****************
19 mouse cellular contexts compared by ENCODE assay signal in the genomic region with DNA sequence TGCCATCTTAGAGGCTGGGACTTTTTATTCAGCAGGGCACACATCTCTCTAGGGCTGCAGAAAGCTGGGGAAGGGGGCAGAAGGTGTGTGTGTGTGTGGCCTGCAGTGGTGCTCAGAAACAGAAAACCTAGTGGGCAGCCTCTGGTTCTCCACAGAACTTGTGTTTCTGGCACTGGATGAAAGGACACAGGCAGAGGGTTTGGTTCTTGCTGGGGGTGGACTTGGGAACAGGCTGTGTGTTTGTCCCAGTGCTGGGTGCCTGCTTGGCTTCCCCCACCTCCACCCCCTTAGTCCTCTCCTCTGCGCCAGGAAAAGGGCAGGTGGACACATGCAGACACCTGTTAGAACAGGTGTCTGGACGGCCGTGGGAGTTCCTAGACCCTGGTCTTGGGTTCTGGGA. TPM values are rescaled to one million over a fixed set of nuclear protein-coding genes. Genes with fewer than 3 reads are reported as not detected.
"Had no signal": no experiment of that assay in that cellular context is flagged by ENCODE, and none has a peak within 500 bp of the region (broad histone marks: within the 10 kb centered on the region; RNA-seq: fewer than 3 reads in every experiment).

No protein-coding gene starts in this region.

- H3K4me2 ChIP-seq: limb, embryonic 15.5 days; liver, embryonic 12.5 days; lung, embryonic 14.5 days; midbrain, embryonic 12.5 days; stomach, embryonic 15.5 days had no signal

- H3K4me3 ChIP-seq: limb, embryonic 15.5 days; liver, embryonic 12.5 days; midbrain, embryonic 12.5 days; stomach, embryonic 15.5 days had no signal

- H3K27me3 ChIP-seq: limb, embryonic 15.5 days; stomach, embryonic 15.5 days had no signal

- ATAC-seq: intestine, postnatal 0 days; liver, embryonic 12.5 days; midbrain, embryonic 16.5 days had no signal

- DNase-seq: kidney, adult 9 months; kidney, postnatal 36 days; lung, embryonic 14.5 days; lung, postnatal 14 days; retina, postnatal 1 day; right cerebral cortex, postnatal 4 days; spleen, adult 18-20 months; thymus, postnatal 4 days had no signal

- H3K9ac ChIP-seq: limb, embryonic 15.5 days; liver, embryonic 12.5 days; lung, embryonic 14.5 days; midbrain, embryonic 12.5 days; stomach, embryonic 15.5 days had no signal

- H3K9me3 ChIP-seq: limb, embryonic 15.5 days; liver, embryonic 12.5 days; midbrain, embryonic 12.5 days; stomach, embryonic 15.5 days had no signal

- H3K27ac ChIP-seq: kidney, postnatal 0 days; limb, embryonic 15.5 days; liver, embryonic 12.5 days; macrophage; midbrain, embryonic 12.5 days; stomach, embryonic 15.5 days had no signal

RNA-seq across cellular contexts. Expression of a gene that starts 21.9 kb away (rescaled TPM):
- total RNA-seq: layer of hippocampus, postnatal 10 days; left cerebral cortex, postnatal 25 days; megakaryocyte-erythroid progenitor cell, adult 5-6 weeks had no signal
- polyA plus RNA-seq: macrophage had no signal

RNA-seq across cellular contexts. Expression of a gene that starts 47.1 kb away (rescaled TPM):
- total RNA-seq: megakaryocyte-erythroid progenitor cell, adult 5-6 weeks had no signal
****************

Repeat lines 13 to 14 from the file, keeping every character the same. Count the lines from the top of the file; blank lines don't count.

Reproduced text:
- total RNA-seq: layer of hippocampus, postnatal 10 days; left cerebral cortex, postnatal 25 days; megakaryocyte-erythroid progenitor cell, adult 5-6 weeks had no signal
- polyA plus RNA-seq: macrophage had no signal